The U.S. is a surveillance state. Agencies like the NSA, CIA, and FBI have unprecedented access to the data of individual citizens, both innocent and not. This access comes with little to no formal oversight and is provided to people at all levels in many state organizations. This started with Bush, grew massively under Obama, and is being handed over to Trump. Coupled with the vast militarization of the police force and incredibly lax gun ownership laws, and the U.S. is inching ever closer to a Nineteen eighty-four/Brave New World (depending on how you view Netflix’s proliferation) situation.
It’s not just a governmental surveillance that is increasing either. More and more employers are employing tracking devices on company issued computers/cell phones. Institution of health tracking programs via wearables like Fitbit are also becoming more and more common (see Whole Foods where employees are rewarded with higher discounts on food purchasers for meeting certain health goals every month). Private companies are also increasingly likely to tacitly and actively help governmental organizations access private data through backdoor channels. Companies like Facebook and others are also collecting massive amounts of data about private citizens every day, myself included.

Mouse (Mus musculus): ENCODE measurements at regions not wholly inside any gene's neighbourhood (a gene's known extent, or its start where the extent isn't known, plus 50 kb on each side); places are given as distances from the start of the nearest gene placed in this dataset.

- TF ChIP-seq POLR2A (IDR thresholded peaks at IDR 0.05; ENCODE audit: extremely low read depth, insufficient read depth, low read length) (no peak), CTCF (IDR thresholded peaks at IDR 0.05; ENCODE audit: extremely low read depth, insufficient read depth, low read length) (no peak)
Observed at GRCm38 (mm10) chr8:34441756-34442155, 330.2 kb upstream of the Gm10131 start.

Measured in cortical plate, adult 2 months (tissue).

If it isn’t obvious now, after the election of Donald Trump, the government is not your friend and appears to be turning by all accounts into an enemy. With the government more willing to access private citizen’s data, and police forces willing and able to use deadly force at every opportunity, we shouldn’t be giving them the chance to use their power. And no, this doesn’t mean to fall in line and fearfully submit, that would only make things worse. It means not calling the cops every time you hear a noise or see some kids doing graffiti. It means not calling the cops because you smell weed in the hallway. It means not reporting someone because “they look suspicious.” It means helping your coworkers understand what is being tracked and how to stop or slow down that tracking. It means taking the blame for infractions at work, even if they weren’t your fault. It means not giving every website this side of PornHub access to your Facebook account.
This doesn’t mean that you shouldn’t call the police if you witness a murder, or ignoring it if someone is actively recruiting for a terrorist group. What you do need to do is not help the surveillance state get any stronger. Power only grows in the face of inaction. So throw some action back in the state’s face.